Epigenetics describes ways in which DNA in the cells can be modified leading to ‘cellular memory’. The phenomenon of ‘metabolic memory’ was described in the DCCT:EDIC study, where those participants with early, tight blood glucose control showed a decreased occurrence of diabetic eye disease (and other complications) compared to the group with poor control, for over a decade after the trial ended. It is assumed that cells ‘remember’ good or poor blood sugar control, but the mechanisms for this are unknown. JDRF is working to better understand the factors leading to complications resistance and susceptibility. In this paper, changes to the DNA coding for a specific compound involved in this cellular memory were shown to affect risk of diabetic retinopathy. This finding has not been fully explained but offers an intriguing genetic link between mechanisms of cellular memory, and diabetes complications risk.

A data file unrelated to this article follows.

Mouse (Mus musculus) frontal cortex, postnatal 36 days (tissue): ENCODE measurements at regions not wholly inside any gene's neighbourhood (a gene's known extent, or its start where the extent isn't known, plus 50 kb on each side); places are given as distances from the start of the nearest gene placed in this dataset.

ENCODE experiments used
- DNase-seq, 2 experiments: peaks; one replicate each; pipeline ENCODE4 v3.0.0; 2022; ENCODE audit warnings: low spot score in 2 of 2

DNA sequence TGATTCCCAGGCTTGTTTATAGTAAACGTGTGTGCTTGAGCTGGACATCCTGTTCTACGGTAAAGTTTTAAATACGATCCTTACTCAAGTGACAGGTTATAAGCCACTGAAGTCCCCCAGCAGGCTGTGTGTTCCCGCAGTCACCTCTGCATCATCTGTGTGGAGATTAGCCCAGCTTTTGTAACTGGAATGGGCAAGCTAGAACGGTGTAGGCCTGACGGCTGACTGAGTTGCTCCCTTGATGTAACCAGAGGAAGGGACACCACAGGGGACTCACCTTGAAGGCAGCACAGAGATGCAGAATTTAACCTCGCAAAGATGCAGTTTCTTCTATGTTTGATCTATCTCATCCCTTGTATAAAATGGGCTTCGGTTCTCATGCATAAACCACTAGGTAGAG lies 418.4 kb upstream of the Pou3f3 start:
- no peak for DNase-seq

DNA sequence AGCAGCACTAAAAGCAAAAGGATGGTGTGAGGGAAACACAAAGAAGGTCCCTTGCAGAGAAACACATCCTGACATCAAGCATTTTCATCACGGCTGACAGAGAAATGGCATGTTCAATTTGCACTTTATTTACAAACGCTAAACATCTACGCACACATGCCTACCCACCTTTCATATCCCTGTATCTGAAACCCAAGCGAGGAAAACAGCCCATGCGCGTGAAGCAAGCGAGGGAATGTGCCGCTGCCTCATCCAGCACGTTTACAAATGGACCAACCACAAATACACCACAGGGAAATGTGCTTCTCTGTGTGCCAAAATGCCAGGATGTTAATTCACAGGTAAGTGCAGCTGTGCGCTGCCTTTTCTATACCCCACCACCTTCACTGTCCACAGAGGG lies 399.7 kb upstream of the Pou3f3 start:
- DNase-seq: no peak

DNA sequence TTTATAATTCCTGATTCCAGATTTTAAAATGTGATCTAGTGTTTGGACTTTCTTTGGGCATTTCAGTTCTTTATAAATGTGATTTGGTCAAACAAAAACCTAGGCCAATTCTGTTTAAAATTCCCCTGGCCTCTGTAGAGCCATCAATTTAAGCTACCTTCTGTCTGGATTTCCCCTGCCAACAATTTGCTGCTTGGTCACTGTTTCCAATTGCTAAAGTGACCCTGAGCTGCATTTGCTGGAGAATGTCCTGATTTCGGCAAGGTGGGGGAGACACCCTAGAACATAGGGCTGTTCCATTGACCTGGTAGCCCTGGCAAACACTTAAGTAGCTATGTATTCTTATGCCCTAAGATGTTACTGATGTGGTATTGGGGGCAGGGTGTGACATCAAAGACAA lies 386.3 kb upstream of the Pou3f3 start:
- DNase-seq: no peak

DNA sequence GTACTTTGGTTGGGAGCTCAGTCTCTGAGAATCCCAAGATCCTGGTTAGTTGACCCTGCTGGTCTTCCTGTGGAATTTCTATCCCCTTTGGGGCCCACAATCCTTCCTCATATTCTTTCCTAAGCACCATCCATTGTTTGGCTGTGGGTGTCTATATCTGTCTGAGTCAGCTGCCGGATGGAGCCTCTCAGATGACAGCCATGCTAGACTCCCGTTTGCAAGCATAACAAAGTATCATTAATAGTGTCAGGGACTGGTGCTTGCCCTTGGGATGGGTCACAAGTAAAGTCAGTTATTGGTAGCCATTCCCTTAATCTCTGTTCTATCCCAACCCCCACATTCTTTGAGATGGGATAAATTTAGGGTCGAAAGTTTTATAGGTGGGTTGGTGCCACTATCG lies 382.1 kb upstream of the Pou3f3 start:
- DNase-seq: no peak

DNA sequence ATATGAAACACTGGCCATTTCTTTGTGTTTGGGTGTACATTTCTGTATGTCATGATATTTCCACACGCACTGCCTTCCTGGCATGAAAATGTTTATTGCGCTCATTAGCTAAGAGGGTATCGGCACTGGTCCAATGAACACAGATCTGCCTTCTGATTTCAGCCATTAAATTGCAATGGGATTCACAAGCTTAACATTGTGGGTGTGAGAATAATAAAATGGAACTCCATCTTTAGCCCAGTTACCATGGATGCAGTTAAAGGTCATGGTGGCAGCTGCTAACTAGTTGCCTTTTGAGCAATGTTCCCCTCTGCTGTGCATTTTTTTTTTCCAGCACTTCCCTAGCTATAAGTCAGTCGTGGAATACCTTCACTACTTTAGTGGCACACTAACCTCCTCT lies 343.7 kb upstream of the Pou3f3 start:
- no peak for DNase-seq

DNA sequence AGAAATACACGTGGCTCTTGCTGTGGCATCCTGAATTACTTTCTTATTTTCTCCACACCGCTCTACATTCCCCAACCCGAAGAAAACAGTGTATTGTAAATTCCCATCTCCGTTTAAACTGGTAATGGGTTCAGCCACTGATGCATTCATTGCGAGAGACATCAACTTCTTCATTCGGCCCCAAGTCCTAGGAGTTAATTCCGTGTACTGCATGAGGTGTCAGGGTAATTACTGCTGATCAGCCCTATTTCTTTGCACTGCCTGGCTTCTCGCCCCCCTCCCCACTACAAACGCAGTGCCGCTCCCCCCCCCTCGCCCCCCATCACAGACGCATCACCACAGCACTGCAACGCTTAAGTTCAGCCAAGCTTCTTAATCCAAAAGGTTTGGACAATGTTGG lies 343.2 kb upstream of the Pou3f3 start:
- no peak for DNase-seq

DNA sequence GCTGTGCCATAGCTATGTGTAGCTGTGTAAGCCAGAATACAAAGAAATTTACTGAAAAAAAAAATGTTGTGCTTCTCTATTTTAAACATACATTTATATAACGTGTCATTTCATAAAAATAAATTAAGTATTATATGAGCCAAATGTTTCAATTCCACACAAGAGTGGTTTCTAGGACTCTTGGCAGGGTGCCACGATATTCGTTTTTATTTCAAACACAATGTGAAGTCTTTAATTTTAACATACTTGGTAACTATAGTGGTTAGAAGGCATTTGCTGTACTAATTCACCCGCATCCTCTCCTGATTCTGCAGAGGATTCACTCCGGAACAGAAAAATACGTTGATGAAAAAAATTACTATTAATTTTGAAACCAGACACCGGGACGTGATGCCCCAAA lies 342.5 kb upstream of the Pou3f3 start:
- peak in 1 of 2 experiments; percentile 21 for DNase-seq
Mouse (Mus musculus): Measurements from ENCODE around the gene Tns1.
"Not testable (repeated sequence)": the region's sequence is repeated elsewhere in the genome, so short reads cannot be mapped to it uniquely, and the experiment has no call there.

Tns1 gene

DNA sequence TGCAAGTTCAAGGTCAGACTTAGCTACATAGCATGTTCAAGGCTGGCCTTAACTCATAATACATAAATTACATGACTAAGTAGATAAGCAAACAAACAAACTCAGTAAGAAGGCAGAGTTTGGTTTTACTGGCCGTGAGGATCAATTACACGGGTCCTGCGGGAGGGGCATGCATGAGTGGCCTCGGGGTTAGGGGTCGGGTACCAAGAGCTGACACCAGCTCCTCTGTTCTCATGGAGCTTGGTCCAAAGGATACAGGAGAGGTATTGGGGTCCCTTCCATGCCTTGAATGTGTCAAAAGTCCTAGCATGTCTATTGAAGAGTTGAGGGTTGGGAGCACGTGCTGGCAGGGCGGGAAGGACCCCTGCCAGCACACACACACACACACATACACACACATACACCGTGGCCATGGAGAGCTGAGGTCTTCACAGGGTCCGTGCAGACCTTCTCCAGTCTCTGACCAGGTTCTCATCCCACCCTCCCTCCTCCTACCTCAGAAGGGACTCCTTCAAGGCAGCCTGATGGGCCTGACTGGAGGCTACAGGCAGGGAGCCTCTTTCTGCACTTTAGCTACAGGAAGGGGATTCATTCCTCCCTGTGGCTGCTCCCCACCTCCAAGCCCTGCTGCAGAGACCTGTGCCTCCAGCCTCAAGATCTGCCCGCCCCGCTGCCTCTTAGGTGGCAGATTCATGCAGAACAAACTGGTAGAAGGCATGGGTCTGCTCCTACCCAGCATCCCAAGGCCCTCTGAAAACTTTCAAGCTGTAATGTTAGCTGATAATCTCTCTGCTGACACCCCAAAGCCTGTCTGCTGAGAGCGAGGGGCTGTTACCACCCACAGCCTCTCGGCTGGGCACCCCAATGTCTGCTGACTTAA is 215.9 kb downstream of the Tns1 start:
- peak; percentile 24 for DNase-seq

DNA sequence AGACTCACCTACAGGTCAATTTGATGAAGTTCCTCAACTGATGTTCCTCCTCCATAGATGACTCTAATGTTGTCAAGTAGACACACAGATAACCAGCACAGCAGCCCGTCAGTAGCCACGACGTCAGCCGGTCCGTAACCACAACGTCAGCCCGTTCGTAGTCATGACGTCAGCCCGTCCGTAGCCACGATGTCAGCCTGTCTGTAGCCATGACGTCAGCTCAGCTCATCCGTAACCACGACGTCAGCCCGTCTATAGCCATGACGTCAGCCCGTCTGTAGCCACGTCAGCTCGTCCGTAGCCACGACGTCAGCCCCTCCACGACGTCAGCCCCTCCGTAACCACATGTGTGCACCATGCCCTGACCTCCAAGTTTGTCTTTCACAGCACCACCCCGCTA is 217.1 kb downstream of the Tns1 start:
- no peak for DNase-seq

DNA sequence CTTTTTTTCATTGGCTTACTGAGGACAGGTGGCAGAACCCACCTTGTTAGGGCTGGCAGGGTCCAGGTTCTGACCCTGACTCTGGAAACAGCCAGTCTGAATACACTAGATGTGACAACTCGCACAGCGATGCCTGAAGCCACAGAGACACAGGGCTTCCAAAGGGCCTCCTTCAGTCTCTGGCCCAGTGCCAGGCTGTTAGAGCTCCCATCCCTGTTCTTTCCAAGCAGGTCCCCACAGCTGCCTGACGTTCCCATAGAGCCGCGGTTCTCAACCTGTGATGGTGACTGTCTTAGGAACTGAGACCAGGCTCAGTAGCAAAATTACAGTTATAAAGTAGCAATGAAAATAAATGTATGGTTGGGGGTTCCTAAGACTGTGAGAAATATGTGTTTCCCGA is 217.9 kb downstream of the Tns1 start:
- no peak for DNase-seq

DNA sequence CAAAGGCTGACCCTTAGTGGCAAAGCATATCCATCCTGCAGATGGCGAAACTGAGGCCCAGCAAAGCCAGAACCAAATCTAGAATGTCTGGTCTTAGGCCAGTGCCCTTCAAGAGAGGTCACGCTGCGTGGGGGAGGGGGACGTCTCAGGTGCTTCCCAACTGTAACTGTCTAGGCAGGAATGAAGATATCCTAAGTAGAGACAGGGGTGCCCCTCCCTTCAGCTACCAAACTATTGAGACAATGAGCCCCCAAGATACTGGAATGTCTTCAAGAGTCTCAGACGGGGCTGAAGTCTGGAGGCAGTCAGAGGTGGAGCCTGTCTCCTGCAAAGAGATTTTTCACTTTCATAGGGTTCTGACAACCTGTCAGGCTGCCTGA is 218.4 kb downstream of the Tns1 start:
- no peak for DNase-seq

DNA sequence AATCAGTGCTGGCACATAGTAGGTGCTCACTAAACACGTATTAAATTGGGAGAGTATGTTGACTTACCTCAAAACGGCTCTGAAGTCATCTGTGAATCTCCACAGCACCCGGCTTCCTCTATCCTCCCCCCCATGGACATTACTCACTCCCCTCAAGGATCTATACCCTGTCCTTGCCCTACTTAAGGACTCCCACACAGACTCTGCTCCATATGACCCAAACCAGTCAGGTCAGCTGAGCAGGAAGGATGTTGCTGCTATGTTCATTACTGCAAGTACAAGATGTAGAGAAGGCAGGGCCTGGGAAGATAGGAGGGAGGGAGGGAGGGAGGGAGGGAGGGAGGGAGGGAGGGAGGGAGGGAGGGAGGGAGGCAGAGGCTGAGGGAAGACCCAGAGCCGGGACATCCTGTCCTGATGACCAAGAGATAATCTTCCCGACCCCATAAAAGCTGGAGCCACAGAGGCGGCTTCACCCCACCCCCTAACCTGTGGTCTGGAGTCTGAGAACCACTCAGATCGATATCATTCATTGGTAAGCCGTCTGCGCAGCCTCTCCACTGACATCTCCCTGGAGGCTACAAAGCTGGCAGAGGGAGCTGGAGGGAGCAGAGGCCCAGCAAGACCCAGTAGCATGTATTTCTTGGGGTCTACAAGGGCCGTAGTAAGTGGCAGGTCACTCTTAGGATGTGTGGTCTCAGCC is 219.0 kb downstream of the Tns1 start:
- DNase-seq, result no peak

Genetic Examination of SETD7 and SUV39H1/H2 Methyltransferases and the Risk of Diabetes Complications in Patients with Type 1 Diabetes. Tiitu A, El-Osta A, Forsblom C, Sandholm N, Parkkonen M, Tarnow L, Parving HH, McKnight AJ, Maxwell AP, Cooper ME, Groop PH; on the behalf of the FinnDiane Study Group. Diabetes. 2011, 60:3073-3080.
Ramifications for Individuals with Type 1 Diabetes:
This work is at a very early stage, so direct translation to a drug is not in the near term. However, increasing our understanding of this metabolic memory may identify ways in which damage from glucose may be reversed and complications averted.
JDRF did not fund this work although have funded several related projects in epigenetics and metabolic memory.